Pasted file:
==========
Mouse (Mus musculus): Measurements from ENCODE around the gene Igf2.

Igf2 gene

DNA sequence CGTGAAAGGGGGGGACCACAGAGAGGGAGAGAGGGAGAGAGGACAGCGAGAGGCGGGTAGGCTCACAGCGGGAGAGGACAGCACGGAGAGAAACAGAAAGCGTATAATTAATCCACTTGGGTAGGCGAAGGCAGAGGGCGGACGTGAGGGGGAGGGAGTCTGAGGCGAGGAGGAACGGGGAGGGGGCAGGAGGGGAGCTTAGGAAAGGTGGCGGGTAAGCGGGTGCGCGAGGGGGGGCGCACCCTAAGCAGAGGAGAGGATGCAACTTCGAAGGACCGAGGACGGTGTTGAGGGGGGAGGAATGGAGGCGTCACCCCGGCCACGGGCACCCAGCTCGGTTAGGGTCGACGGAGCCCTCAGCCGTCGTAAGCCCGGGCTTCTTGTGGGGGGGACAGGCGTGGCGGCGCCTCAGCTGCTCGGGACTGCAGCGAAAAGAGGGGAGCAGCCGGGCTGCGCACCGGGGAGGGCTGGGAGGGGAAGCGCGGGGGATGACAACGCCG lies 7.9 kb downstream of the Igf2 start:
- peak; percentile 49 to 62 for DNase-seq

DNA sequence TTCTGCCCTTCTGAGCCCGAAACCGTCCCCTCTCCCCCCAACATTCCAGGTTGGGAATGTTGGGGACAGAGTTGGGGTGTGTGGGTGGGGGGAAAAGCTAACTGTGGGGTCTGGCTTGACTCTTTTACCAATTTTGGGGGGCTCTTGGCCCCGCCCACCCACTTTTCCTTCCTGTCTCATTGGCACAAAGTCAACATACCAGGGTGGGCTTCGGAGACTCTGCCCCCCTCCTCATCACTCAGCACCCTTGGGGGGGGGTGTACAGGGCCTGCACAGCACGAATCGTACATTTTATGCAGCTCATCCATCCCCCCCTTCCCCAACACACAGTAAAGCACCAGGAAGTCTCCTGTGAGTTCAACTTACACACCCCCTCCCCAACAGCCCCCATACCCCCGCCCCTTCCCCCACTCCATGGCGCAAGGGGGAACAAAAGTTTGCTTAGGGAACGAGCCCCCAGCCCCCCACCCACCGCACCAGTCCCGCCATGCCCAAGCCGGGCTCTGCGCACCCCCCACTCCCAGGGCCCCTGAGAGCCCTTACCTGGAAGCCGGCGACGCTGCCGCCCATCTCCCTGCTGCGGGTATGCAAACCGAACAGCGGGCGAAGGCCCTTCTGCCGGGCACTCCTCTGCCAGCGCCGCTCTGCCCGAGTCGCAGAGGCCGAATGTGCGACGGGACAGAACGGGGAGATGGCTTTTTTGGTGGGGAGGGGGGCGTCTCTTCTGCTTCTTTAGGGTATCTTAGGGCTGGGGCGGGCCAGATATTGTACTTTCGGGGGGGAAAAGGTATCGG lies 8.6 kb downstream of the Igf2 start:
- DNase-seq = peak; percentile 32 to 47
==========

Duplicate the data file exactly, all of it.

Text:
Mouse (Mus musculus): Measurements from ENCODE around the gene Igf2.

Igf2 gene

DNA sequence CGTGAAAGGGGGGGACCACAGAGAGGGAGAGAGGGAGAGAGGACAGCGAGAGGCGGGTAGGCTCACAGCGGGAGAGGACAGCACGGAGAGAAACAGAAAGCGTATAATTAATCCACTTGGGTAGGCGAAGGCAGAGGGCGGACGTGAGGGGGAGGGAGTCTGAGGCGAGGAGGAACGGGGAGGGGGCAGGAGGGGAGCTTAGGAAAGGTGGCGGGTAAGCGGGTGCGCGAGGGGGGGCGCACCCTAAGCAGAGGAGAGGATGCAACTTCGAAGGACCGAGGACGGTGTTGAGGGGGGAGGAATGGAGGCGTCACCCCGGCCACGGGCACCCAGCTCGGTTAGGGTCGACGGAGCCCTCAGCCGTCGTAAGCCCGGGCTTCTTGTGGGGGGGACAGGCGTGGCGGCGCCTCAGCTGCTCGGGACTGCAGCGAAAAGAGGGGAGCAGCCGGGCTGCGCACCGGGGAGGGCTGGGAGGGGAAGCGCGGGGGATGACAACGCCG lies 7.9 kb downstream of the Igf2 start:
- peak; percentile 49 to 62 for DNase-seq

DNA sequence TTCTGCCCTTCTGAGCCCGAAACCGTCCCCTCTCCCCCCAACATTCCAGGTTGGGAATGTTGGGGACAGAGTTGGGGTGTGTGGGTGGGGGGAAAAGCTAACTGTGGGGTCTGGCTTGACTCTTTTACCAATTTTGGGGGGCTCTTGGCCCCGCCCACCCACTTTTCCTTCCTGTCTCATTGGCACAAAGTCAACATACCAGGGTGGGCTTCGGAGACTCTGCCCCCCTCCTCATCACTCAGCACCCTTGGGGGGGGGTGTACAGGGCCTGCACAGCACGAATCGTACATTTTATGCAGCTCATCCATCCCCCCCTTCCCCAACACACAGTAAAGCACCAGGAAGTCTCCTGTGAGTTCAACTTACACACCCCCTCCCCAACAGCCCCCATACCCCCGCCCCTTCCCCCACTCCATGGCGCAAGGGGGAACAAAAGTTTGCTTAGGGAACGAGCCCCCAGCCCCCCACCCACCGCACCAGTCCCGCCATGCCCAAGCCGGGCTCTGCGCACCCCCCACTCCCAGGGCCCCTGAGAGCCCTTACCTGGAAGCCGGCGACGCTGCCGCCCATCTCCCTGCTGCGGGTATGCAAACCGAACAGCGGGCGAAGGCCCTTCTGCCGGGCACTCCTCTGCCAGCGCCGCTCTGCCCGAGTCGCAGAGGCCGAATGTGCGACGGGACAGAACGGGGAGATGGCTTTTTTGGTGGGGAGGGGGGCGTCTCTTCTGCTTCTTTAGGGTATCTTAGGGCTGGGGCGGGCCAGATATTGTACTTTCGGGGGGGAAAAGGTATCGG lies 8.6 kb downstream of the Igf2 start:
- DNase-seq = peak; percentile 32 to 47